There were several important reports on the U.S. economy released this morning. First, data from the Bureau of Labor Statistics (BLS) showed that household inflation pressures firmed in September, as the consumer price index (CPI) for all urban consumers rose by 0.5 percent. That was the biggest monthly increase since the start of the year but below analysts’ expectations. Much of the headline gain last month was driven by energy prices, which jumped by the most since June 2009 due in part to hurricanes Harvey and Irma. As for “core” CPI, which excludes food and energy, this less volatile measure of inflation lifted by 0.1 percent last month. That was also below expectations but likely not soft enough to significantly lower the likelihood of another interest rate hike from the Federal Reserve later this year. Also of note, the last three months of data for the consumer price index for urban wage earners and clerical workers (CPI-W) suggest that the nearly 67 million Americans who receive Social Security benefits or Supplemental Security Income payments will enjoy a cost of living adjustment (COLA) of 2.0 percent in 2018, the largest COLA since 2012.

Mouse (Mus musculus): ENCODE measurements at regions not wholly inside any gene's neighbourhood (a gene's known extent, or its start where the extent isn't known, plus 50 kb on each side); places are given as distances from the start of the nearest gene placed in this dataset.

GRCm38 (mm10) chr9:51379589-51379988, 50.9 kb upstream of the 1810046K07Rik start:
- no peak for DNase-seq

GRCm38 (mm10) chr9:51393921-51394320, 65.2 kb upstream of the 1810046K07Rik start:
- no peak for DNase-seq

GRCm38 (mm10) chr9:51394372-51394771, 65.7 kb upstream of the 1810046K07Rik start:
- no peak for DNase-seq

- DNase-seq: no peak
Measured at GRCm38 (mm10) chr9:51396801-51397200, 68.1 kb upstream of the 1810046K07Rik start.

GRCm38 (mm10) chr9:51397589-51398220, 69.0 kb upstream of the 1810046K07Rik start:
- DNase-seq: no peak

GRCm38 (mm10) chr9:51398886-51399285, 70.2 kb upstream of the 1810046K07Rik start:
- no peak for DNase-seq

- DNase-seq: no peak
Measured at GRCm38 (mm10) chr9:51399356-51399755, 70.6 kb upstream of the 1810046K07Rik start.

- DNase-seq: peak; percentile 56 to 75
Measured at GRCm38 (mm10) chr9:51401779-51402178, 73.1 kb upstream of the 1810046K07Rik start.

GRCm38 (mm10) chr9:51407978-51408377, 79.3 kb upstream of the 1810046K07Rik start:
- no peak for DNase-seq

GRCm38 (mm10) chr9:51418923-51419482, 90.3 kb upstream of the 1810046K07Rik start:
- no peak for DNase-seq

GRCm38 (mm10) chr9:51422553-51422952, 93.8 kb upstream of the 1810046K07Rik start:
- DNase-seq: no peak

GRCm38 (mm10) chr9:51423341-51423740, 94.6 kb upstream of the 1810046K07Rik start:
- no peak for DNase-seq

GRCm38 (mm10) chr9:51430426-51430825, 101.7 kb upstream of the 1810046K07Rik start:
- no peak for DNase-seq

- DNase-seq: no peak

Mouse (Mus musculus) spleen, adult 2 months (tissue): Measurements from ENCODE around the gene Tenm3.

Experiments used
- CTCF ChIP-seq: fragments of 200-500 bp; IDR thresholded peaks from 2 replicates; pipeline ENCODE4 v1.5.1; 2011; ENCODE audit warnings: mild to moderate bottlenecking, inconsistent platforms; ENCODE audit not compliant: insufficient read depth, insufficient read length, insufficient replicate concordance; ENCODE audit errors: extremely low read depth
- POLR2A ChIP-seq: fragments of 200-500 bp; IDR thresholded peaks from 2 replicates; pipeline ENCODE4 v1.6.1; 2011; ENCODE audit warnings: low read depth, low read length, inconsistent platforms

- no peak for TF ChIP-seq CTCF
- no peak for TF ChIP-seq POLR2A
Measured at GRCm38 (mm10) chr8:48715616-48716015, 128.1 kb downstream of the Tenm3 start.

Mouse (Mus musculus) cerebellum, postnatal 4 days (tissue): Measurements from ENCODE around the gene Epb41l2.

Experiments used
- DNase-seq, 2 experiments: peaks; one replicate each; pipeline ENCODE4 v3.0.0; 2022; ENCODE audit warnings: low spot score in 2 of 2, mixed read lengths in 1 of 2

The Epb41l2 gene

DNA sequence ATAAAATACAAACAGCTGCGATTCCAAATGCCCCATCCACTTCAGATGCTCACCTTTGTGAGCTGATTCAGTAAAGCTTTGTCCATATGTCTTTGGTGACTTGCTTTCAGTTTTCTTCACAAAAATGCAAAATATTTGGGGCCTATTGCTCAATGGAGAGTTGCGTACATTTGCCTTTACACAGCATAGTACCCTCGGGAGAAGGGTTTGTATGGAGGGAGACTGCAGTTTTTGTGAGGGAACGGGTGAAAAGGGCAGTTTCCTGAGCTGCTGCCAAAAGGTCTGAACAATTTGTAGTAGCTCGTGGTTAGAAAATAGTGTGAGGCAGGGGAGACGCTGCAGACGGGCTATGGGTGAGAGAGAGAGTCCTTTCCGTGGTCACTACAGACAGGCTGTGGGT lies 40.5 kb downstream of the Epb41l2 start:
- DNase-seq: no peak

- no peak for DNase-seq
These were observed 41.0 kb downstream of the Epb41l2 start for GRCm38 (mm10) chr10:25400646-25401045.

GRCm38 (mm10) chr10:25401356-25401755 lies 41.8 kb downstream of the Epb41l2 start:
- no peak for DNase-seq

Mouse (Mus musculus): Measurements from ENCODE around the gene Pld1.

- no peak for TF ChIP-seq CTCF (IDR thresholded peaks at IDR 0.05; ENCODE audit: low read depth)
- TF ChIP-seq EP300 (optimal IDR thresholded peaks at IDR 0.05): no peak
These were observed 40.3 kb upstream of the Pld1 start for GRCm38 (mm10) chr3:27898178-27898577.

Next, a report from the U.S. Census Bureau showed that advance estimates of retail and food services sales in September totaled $483.9 billion. That was a 1.6 percent jump from August’s upward-revised print and the largest monthly gain since March 2015, albeit slightly worse than expected. Much of the headline strength was due to the higher gasoline prices and damaged automobiles needing to be replaced that resulted from hurricanes Harvey and Irma. However, even core retail sales, which exclude the volatile autos and gas components, rose by a better-than-forecast 0.5 percent last month. This broader retail strength highlights the positive impact a healthy labor market and firming wage growth can have on consumer spending.
Elsewhere, the consumer sentiment index from the University of Michigan surged to 101.1 in October, the highest headline reading since January 2004. Under the hood, surveyed Americans’ opinion of current economic conditions rose to a nearly 17-year high, and outlooks on the future also improved markedly. The October gain was broadly shared, occurring among all age and income subgroups and across all partisan viewpoints, according to the report, and surveyed Americans’ confidence in the stock market climbed to a record high. Richard Curtin, director of the consumer survey, added that “The data indicate a robust outlook for consumer spending that extends the current expansion to at least mid-2018, which would mark the 2nd-longest expansion since the mid-1800's.”
Sources: Econoday, Bloomberg, ZH, Census Bureau, DoL, UoM, FRBSLPost author: Charles Couch